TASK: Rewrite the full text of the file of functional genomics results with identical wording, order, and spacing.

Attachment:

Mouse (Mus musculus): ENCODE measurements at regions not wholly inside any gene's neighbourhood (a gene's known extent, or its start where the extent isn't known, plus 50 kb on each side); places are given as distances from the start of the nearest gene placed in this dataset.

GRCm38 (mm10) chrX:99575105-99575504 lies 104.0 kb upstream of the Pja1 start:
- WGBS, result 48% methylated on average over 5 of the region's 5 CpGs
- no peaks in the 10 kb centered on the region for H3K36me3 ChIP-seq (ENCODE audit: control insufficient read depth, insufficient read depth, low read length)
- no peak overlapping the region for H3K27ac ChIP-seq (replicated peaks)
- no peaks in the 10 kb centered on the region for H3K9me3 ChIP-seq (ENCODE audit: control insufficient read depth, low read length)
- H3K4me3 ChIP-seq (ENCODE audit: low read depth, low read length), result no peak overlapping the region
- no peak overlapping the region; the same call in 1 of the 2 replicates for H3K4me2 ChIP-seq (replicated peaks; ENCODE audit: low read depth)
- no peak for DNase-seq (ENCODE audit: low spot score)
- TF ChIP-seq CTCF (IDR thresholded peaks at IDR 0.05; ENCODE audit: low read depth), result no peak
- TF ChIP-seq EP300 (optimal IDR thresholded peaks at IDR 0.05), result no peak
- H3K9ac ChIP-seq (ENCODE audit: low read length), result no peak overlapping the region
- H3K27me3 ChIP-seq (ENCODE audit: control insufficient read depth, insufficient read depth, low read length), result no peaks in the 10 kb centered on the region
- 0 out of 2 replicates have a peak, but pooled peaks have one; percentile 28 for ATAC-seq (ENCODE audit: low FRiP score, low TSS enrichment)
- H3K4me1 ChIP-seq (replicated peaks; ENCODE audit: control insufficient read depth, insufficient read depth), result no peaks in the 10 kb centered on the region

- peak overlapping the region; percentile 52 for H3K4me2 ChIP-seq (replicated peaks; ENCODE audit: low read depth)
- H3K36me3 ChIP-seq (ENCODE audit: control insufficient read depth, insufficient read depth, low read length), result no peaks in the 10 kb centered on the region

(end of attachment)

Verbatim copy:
Mouse (Mus musculus): ENCODE measurements at regions not wholly inside any gene's neighbourhood (a gene's known extent, or its start where the extent isn't known, plus 50 kb on each side); places are given as distances from the start of the nearest gene placed in this dataset.

GRCm38 (mm10) chrX:99575105-99575504 lies 104.0 kb upstream of the Pja1 start:
- WGBS, result 48% methylated on average over 5 of the region's 5 CpGs
- no peaks in the 10 kb centered on the region for H3K36me3 ChIP-seq (ENCODE audit: control insufficient read depth, insufficient read depth, low read length)
- no peak overlapping the region for H3K27ac ChIP-seq (replicated peaks)
- no peaks in the 10 kb centered on the region for H3K9me3 ChIP-seq (ENCODE audit: control insufficient read depth, low read length)
- H3K4me3 ChIP-seq (ENCODE audit: low read depth, low read length), result no peak overlapping the region
- no peak overlapping the region; the same call in 1 of the 2 replicates for H3K4me2 ChIP-seq (replicated peaks; ENCODE audit: low read depth)
- no peak for DNase-seq (ENCODE audit: low spot score)
- TF ChIP-seq CTCF (IDR thresholded peaks at IDR 0.05; ENCODE audit: low read depth), result no peak
- TF ChIP-seq EP300 (optimal IDR thresholded peaks at IDR 0.05), result no peak
- H3K9ac ChIP-seq (ENCODE audit: low read length), result no peak overlapping the region
- H3K27me3 ChIP-seq (ENCODE audit: control insufficient read depth, insufficient read depth, low read length), result no peaks in the 10 kb centered on the region
- 0 out of 2 replicates have a peak, but pooled peaks have one; percentile 28 for ATAC-seq (ENCODE audit: low FRiP score, low TSS enrichment)
- H3K4me1 ChIP-seq (replicated peaks; ENCODE audit: control insufficient read depth, insufficient read depth), result no peaks in the 10 kb centered on the region

- peak overlapping the region; percentile 52 for H3K4me2 ChIP-seq (replicated peaks; ENCODE audit: low read depth)
- H3K36me3 ChIP-seq (ENCODE audit: control insufficient read depth, insufficient read depth, low read length), result no peaks in the 10 kb centered on the region